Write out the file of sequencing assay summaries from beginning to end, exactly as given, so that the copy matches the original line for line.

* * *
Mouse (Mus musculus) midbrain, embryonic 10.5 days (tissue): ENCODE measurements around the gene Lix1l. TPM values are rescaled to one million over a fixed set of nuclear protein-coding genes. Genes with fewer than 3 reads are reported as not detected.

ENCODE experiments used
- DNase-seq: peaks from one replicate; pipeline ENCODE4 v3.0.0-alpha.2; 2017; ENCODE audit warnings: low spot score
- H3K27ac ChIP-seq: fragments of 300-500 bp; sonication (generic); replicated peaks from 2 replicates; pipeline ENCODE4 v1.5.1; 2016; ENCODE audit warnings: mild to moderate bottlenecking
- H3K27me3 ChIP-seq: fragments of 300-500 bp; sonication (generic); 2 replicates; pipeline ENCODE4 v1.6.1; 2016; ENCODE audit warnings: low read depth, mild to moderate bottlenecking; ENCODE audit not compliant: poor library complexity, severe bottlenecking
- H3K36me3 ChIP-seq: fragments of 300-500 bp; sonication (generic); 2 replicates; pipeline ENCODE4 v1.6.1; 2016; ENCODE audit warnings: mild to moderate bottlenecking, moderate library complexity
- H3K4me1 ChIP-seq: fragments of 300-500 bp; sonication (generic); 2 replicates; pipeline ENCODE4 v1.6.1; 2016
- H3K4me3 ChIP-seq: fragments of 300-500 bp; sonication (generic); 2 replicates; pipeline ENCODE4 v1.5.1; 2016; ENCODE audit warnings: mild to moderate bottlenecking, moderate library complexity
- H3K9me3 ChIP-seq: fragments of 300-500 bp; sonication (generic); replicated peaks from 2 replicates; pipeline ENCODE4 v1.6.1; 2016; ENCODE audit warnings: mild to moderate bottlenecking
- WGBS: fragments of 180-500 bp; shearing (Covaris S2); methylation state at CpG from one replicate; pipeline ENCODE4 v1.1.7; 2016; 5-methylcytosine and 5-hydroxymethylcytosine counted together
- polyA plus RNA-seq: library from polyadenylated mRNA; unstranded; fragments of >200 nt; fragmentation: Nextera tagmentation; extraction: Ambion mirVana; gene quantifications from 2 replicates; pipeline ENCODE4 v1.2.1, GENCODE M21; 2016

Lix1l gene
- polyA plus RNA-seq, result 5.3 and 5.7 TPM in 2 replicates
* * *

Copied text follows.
Mouse (Mus musculus) midbrain, embryonic 10.5 days (tissue): ENCODE measurements around the gene Lix1l. TPM values are rescaled to one million over a fixed set of nuclear protein-coding genes. Genes with fewer than 3 reads are reported as not detected.

ENCODE experiments used
- DNase-seq: peaks from one replicate; pipeline ENCODE4 v3.0.0-alpha.2; 2017; ENCODE audit warnings: low spot score
- H3K27ac ChIP-seq: fragments of 300-500 bp; sonication (generic); replicated peaks from 2 replicates; pipeline ENCODE4 v1.5.1; 2016; ENCODE audit warnings: mild to moderate bottlenecking
- H3K27me3 ChIP-seq: fragments of 300-500 bp; sonication (generic); 2 replicates; pipeline ENCODE4 v1.6.1; 2016; ENCODE audit warnings: low read depth, mild to moderate bottlenecking; ENCODE audit not compliant: poor library complexity, severe bottlenecking
- H3K36me3 ChIP-seq: fragments of 300-500 bp; sonication (generic); 2 replicates; pipeline ENCODE4 v1.6.1; 2016; ENCODE audit warnings: mild to moderate bottlenecking, moderate library complexity
- H3K4me1 ChIP-seq: fragments of 300-500 bp; sonication (generic); 2 replicates; pipeline ENCODE4 v1.6.1; 2016
- H3K4me3 ChIP-seq: fragments of 300-500 bp; sonication (generic); 2 replicates; pipeline ENCODE4 v1.5.1; 2016; ENCODE audit warnings: mild to moderate bottlenecking, moderate library complexity
- H3K9me3 ChIP-seq: fragments of 300-500 bp; sonication (generic); replicated peaks from 2 replicates; pipeline ENCODE4 v1.6.1; 2016; ENCODE audit warnings: mild to moderate bottlenecking
- WGBS: fragments of 180-500 bp; shearing (Covaris S2); methylation state at CpG from one replicate; pipeline ENCODE4 v1.1.7; 2016; 5-methylcytosine and 5-hydroxymethylcytosine counted together
- polyA plus RNA-seq: library from polyadenylated mRNA; unstranded; fragments of >200 nt; fragmentation: Nextera tagmentation; extraction: Ambion mirVana; gene quantifications from 2 replicates; pipeline ENCODE4 v1.2.1, GENCODE M21; 2016

Lix1l gene
- polyA plus RNA-seq, result 5.3 and 5.7 TPM in 2 replicates